UBC: Donor Recognition
The Donor Recognition program at UBC Pharmaceutical Sciences recognizes both Campaign Donors and Lifetime Donors in iconic public art features. With all elements, it was critical for the environmental graphics to be complementary to the building architecture – in materials, scale, shape and tone. An intense collaboration was undertaken between the designer, the architect, the client and the stakeholders to ensure that this public art piece was harmonious with the building. My role was of Lead Creative & Project Manager from the initial pitch at the RFP stage - through stakeholder engagement, concept, design development, tender & CA, fabrication, install and launch.
Campaign Donor Recognition: Donors of the building's capital campaign are recognized in a system that includes a central donor recognition sculpture plus three tiers of room naming signage. The Campaign Donor Sculpture is centrally located in the building’s grand main atrium space. Mirroring the imagery of the twin trees that inspired the building architecture, the sculpture features twin Taxol molecules, derived from the Yew Tree, and used widely in cancer research. This imagery celebrates the link between nature and science, a relationship that inspires and informs the Faculty of Pharmaceutical Sciences’ many achievements.
The sculpture includes three levels of materials: a background layer of hexagons holding donor names as an anchor, a dimensional layer of chrome molecule shapes and a layer of laser cut aluminum fronds that extrude organically from the sculpture – all creating a sense of movement and light play with the shadows they cast. The donor names include six levels of hierarchy that correspond to levels of giving – each level indicated by type size and physical placement.
The room naming signage carries through the shapes and characteristics of the sculpture in three tiers of recognition – a hierarchy instilled through size, placement and content. Each includes a donor name, biographical information and for the top tier, an engraved biographical image.
The resulting program is one that honours existing donor contributions, celebrates the work of the faculty and inspires students, visitors and future donors alike.
Lifetime Donor Recognition: Lifetime donors to the Faculty of Pharmaceutical Sciences are recognized on an interactive tensile sculpture. Soaring floor to ceiling in the main atrium of the building, the strands represent the life-giving arteries in the human body, or sustaining roots of a tree. On each strand, cubes feature micrographic images of the medicines and nutrients that travel through these vital systems – including antibiotics, anesthetics, insulin, anti-histamines, analgesics and ibuprofen. Just as these medicines flow through a body’s system to support and strengthen it, so does the donor funding to support and strengthen the faculty. And as nutrients flowing through the roots to enable a tree to grow, the donors’ generousity enables the faculty to flourish.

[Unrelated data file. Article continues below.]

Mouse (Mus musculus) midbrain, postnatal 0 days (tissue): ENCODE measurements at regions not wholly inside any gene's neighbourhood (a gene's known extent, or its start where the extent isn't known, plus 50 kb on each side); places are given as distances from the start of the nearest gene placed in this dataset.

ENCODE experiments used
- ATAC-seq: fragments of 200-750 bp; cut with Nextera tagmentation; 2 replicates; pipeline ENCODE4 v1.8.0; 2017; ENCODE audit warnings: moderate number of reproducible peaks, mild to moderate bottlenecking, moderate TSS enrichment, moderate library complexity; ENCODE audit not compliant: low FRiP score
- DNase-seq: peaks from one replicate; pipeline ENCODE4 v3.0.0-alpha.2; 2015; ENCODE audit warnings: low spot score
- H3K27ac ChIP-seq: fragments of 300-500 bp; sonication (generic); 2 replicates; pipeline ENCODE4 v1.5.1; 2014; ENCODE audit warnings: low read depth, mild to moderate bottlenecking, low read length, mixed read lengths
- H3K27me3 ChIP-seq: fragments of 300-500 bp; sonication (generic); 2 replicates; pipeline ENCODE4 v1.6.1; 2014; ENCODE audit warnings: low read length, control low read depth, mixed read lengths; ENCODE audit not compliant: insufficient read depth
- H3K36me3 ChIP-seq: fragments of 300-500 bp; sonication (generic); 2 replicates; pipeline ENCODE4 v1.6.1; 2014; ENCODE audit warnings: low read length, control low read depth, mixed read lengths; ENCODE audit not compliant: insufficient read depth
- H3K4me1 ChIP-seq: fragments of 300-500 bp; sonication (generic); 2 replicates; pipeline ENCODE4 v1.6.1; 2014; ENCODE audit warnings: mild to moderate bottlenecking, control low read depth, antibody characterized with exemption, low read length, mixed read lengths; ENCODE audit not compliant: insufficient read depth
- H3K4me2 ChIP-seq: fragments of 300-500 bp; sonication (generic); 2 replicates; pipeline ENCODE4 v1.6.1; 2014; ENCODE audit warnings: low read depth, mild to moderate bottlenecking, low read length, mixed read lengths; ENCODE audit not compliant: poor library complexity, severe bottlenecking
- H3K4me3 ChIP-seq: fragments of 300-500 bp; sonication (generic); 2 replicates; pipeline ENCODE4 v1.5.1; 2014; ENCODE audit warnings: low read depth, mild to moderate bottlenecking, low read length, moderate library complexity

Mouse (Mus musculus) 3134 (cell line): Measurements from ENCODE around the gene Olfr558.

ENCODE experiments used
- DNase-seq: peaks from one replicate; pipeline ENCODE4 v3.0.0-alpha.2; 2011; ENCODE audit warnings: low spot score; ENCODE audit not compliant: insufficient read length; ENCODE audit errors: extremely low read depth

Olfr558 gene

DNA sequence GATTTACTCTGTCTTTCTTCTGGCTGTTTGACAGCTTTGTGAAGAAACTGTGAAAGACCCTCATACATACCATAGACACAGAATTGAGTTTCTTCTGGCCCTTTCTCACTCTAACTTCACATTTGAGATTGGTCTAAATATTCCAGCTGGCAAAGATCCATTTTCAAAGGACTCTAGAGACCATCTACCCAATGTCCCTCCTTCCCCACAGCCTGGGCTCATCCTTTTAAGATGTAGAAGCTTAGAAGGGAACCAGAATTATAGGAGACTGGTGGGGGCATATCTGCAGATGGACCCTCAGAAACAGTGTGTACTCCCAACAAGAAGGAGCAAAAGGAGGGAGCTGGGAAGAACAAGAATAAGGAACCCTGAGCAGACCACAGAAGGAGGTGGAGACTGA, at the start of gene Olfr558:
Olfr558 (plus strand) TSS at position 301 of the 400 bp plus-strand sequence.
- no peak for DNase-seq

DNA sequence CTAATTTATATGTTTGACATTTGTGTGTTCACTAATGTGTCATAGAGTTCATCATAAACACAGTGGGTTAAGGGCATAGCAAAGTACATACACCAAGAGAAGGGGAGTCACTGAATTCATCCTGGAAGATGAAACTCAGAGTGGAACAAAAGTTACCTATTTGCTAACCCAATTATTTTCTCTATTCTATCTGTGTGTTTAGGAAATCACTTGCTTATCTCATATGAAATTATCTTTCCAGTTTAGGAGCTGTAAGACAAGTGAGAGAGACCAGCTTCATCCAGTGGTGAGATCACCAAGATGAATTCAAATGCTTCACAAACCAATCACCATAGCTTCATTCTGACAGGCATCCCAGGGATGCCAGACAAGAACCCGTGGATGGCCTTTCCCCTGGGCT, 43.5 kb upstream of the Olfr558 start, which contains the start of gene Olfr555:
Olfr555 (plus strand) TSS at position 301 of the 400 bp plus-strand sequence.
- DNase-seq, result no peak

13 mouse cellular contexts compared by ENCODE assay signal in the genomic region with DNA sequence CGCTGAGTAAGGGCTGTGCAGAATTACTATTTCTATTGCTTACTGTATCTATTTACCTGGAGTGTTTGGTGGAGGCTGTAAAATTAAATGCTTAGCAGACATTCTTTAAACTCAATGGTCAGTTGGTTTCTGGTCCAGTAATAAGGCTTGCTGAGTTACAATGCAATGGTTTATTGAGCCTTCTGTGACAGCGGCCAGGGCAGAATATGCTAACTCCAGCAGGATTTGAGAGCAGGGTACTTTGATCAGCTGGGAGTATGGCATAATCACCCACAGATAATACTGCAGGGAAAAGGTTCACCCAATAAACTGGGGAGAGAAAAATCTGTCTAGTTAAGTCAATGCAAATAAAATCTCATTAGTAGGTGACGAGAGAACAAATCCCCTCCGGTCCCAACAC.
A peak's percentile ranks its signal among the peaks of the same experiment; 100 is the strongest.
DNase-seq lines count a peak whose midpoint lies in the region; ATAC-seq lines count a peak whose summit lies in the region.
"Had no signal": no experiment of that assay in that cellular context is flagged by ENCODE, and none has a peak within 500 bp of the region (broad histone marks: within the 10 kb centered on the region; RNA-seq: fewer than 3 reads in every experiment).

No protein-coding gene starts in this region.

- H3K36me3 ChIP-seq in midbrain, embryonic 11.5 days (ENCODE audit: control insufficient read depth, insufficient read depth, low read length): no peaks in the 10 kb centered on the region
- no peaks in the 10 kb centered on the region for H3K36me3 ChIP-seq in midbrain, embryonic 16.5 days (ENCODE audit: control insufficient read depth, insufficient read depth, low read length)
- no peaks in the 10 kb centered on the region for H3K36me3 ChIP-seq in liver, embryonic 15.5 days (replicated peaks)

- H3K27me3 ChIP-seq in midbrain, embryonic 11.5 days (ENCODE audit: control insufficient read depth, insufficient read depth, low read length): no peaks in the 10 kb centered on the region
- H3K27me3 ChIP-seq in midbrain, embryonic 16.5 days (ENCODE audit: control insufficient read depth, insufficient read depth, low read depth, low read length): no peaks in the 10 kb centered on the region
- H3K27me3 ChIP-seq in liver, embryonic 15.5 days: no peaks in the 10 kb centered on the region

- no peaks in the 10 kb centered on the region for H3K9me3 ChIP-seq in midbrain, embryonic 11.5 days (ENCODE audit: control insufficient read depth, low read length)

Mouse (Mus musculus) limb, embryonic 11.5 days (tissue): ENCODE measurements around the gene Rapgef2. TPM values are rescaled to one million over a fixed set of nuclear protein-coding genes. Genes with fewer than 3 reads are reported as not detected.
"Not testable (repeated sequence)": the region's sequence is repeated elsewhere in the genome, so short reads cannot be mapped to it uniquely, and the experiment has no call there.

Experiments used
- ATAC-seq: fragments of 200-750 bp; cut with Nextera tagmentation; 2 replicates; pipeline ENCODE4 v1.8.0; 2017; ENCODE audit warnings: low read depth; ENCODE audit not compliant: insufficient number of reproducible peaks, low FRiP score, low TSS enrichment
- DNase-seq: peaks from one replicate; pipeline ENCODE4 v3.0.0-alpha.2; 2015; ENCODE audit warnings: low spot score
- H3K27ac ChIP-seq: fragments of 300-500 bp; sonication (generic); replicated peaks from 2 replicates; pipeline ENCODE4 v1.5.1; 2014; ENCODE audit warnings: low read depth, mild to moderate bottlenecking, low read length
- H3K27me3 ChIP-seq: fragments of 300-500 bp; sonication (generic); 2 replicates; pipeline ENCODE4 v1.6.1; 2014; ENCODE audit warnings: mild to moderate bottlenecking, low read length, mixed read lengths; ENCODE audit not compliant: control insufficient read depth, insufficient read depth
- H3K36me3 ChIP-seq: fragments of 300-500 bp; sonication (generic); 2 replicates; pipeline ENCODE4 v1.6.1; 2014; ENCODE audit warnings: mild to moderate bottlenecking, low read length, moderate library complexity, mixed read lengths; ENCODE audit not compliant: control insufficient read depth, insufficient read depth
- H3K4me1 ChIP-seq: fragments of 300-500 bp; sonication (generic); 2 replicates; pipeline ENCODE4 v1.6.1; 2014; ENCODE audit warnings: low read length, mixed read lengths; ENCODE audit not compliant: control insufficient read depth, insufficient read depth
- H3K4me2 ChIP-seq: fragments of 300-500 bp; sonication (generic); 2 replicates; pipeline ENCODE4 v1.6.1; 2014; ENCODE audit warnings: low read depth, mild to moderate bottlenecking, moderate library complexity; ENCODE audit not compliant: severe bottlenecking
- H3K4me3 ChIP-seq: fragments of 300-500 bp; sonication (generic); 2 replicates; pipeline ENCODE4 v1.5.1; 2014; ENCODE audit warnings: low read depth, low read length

A system of hierarchy is built in to the sculpture using mounting height and six different sizes of cubes – each representing a different level of giving. As each donor makes additional contributions over the course of their lifetime, their name will move from the smallest cube size to the largest. As a permanent art piece in the building – the sculpture needed to allow for years of future growth. The cubes currently hold the last 50 years of donor names, and the sculpture allows for a 300% increase in names to allow for maximum flexibility.
The sculpture is made of tensile steel cable that skims the angles of the building’s black glass walls. Custom acrylic and resin cubes are mounted on the cables fixed vertically, but intended to spin horizontally to capture the light and encourage exploration of donor names. Donor names are mounted on metal bands and affixed to each cube – allowing for ease of updates as donor contributions grow. Custom lighting was designed to cast sparkle and shadows as visitors interact with the sculpture.